Mind Blowing Monday: Digital sweatshops are hiring
A teenager uses the Internet on a computer
Amazon.com's Mechanical Turk program has been operating for several years now. It's quite unlike anything else you'll find at Amazon in that it's a place to both make and spend money. Mechanical Turk offers tasks that can be performed (say, looking at 10,000 photographs and identifying which ones have dogs in them) in exchange for a nominal fee. So people who need this kind of work done can get it accomplished cheaply and the people doing the work can do it enough times that the pittances add up.
We talk to Jonathan Zittrain about this. He's co-founder and co-director of Harvard Univerity's Berkman Center for Internet and Society and joins us occasionally for a series called Mind Blowing Monday. Jonathan says that this type of work is on the rise. It's not just Amazon.com that's hosting it either, new companies are springing up all the time that do this same thing.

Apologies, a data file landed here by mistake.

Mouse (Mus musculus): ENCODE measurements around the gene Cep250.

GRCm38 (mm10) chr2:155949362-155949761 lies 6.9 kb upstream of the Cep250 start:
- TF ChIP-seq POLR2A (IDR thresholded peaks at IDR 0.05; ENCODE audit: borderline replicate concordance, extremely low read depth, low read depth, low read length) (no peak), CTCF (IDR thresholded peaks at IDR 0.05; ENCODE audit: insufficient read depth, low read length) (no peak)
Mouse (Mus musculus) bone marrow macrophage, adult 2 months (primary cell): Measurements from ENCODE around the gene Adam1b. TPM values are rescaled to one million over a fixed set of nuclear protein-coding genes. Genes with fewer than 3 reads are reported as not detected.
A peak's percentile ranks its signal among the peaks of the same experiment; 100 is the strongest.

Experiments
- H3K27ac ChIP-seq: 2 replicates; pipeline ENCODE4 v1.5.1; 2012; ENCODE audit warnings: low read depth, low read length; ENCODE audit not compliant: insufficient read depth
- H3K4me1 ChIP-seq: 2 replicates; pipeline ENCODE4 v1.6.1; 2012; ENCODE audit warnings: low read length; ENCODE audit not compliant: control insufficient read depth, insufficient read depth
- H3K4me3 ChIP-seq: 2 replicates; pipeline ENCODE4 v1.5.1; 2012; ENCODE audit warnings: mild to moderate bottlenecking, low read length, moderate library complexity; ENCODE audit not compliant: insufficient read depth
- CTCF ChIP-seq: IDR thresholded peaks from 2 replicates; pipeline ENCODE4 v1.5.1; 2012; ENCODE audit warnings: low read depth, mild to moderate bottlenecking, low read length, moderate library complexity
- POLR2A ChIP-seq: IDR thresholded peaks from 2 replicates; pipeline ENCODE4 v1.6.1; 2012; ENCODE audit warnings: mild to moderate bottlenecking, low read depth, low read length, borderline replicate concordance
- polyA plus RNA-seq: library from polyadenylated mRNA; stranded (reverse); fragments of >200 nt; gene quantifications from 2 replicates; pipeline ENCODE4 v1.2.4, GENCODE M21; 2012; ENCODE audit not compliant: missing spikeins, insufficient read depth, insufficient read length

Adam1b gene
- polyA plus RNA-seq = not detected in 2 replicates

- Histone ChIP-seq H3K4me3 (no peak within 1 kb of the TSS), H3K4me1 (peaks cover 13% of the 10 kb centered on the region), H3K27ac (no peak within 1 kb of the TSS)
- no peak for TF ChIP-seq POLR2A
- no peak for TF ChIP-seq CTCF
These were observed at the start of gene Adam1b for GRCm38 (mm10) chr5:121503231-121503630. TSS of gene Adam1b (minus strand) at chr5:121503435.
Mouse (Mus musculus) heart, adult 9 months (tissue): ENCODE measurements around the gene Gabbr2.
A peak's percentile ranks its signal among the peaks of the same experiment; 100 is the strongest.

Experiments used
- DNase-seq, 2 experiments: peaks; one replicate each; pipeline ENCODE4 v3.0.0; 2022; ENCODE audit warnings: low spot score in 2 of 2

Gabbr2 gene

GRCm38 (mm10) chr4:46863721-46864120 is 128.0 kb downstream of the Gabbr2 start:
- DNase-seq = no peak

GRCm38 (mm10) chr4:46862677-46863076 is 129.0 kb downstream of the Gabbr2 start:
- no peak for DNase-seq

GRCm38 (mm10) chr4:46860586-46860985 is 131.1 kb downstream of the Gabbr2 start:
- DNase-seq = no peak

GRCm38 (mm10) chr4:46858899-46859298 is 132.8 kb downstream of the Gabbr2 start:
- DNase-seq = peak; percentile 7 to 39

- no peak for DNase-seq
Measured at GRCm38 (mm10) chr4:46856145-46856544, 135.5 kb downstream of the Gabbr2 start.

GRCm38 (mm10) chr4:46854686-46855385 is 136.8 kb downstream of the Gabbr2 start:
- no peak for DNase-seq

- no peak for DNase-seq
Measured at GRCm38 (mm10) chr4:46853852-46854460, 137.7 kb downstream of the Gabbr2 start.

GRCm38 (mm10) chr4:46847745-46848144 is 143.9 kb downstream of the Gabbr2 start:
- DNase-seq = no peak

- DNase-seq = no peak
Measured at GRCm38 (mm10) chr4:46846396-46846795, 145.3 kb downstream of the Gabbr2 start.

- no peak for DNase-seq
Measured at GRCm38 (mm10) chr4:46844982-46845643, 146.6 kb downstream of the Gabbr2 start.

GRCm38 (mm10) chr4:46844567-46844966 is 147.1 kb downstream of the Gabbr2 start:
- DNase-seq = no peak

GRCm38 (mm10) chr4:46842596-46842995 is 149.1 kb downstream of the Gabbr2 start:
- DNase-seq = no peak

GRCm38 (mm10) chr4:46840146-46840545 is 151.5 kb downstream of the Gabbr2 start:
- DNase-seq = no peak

But there are implications to the work. Because the client and the employee are anonymous to one another in most cases, there's little understanding of the work being done. So for instance, the government of Iran could hire American citizens to look through photographs of crowds and match the faces with pictures of faces to spot. Those faces could be of dissidents who could then be more easily chased down but the employee would have no idea.